DEMOCRATS WANT BIG WINS in the November midterm elections.
But in primaries last week in Indiana, Ohio, North Carolina, and West Virginia, not a single Republican critic of President Trump survived. In Massachusetts, nearly 28 percent of delegates to the state GOP convention last month voted for Scott Lively over Charlie Baker, the most popular governor in the country.
Lively has claimed that gays controlled the Third Reich. He also calls himself "100 percent pro-life," "100 percent Second Amendment," and "100 percent pro-Trump."
Who are these Lively voters? Activists who want to send Baker a message to move to the right? Anti-gay bigots? Or mega-fans of Donald Trump, whose own extremes freed them up to support the ultra-extreme Lively?
It's Trump, says Todd Domke, a long-time Republican analyst who resigned from the GOP after Trump's election. The GOP base here is more conservative and populist than most realize, he says, and a president's appeal is huge. Domke sites Ray Shamie's stunning win over Watergate star and former Attorney General Elliot Richardson in the state's GOP primary in 1984. Shamie wrapped himself around the swaggering Ronald Reagan. Richardson? Not so much.
Now we're talking supper-swaggering Trump, a TV star billionaire with a cult-like appeal who drives liberal elites bananas. At a Belchertown Flag Day celebration last year, Lively supporter Chris Pinto of Massachusetts Gun Rights gave a speech detailing most every nasty remark made by such elites about Trump. Among them: Madonna, Robert DeNiro, Mickey Rourke, Stephen Colbert, Kathy Griffin, Snoop Dogg, YG, and Everlast.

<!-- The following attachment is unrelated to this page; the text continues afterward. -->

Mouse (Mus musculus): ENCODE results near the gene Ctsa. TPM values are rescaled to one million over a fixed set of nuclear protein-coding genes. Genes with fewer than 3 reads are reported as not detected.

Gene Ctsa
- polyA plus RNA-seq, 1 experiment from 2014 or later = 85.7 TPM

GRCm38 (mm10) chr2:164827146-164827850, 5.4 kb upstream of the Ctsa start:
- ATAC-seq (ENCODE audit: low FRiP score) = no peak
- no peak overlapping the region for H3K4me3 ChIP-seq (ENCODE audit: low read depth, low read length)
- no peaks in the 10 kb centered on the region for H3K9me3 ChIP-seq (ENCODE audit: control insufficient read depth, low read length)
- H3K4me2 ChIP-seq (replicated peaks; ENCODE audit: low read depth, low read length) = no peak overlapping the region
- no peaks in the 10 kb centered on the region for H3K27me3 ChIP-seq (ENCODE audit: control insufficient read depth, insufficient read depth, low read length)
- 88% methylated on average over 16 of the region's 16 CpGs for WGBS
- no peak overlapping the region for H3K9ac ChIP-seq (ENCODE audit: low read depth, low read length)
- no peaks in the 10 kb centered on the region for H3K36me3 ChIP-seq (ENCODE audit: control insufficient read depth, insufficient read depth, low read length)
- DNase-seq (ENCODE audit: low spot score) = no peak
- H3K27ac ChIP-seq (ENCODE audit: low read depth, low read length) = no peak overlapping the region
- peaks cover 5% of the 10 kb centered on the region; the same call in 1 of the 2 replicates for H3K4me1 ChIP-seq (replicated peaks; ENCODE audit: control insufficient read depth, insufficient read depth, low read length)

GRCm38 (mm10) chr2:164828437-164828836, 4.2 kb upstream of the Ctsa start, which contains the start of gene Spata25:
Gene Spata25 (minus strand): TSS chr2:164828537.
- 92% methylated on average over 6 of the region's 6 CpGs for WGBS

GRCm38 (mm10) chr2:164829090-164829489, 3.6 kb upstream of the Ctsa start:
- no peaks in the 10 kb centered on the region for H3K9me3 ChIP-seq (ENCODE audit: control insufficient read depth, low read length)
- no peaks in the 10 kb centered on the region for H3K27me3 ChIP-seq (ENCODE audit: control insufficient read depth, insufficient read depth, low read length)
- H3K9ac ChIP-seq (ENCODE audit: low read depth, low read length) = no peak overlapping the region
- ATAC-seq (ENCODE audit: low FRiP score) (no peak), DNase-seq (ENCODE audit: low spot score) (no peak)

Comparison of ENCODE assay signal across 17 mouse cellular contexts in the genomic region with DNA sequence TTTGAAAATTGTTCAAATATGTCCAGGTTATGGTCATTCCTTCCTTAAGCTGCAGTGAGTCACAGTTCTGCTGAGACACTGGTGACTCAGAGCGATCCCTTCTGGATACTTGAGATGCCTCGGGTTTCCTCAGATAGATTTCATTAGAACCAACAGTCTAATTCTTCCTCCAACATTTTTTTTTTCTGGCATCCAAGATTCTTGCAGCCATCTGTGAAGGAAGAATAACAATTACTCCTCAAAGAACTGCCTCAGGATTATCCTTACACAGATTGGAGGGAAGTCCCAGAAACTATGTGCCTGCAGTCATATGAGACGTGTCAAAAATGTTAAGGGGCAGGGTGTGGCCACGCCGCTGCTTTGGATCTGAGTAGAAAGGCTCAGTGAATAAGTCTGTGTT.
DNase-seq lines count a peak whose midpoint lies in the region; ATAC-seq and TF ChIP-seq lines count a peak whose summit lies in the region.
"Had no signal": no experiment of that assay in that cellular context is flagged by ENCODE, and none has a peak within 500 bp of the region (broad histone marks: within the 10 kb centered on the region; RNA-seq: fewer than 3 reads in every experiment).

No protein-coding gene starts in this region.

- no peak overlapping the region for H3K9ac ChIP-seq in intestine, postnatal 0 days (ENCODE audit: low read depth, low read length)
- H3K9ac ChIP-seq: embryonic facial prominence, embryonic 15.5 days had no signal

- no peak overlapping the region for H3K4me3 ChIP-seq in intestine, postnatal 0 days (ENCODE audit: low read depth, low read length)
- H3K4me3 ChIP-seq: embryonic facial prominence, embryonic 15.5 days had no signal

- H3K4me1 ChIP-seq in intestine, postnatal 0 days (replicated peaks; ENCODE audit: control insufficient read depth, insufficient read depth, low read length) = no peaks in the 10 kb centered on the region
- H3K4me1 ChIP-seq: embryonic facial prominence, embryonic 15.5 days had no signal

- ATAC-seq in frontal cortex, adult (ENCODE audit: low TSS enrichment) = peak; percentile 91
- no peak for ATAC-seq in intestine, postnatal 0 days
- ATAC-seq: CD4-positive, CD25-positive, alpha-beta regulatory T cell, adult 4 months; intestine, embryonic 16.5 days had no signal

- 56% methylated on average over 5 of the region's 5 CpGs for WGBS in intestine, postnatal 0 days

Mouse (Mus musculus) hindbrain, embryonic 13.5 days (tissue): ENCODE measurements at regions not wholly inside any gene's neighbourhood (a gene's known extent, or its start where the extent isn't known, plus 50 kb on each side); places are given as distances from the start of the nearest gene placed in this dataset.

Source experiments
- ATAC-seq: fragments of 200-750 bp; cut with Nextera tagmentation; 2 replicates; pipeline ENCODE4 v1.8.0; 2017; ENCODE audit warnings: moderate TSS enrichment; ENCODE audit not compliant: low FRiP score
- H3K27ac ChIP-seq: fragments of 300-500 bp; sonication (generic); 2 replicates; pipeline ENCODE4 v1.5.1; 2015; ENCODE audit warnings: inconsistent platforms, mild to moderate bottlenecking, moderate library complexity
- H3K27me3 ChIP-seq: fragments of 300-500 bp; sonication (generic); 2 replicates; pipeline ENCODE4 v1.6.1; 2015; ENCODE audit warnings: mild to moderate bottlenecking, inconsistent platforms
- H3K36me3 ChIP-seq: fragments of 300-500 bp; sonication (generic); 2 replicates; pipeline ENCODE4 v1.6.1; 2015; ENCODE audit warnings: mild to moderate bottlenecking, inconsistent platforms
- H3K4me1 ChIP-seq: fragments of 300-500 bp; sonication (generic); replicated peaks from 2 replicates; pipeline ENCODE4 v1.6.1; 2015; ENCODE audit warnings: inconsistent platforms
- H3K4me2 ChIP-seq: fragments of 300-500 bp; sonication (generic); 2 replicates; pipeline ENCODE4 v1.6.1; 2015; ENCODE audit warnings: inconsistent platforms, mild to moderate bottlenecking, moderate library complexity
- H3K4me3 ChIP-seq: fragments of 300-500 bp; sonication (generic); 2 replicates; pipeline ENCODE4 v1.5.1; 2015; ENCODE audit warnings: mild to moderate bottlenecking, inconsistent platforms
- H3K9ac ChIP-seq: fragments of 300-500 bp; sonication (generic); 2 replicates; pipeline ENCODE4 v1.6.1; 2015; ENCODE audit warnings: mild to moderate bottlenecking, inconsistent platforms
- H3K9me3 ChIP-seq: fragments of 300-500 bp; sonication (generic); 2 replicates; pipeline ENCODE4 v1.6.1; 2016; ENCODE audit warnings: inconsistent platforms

Richard Howell, another Lively supporter, says that zeal for Trump turned into zeal for Lively, who's wrapped himself around Trump completely. Baker, meanwhile, has kept his distance. He even blanked the 2016 presidential ballot, voting for neither Trump nor Hillary Clinton.
But it's not just where Trump "stands on the issues," says Howell. "It's performance. Trump is not going to be threatened or intimidated." And neither, he says, is Lively.
What about those Trump issues? The Iran deal? The Mueller investigation? Michael Cohen and his links to the Russian mob? All those women who've accused Trump of sexual assault or harassment?
Howell says he loves what the president is doing "with the mullahs in Iran." He calls the Mueller investigation a "deep state operation" and wonders why nobody ever prosecuted Clinton for her e-mails. "If there were any truth to (the women's claims) it would've come out sooner," he says.
You talk to deep-red Massachusetts Lively conservatives, and you realize: Although their numbers are tiny, their ideas echo talking points you heard in reports from Indiana and Ohio and daily on "Fox News." Though no one I talked to embraced Lively's crusade against homosexuality, they do oppose gay marriage and transgender rights. But mostly, they love Trump on guns, the wall, and anti-abortion judges.
Massachusetts' progressives, meanwhile, may as well live in a different galaxy. They're horrified by Attorney General Jeff Sessions' plan to separate children from mothers at border crossings. They love talk of Cohen's "slush fund" for porn stars and CNN debates between Alan Dershowitz and Jeffrey Toobin over Trump's taking "the Fifth."
GOP activist Steve Aylward of Watertown says he couldn't vote for Charlie Baker, "who's supported every kooky liberal program there is, from the bathroom bill (his term for transgender legislation) to bilingual education to this most recent crime bill, which may as well be called the let-people-out-of-jail bill." Aylward, famed in state conservative circles for successfully leading the defeat of the 2014 gas hike ballot proposal, insists Lively support "has very little to do with gay rights. This is the anti-Baker Trump vote, if it was Scott Lively or Joe the Plumber."
None of this is to argue that Charlie Baker needs to worry about Scott Lively on Election Day. But Trump fever clearly still thrives here in blue Massachusetts. And if it thrives here, Democrats may yet face a long, tough slog across America this fall.
Margery Eagan is cohost of WGBH's "Boston Public Radio."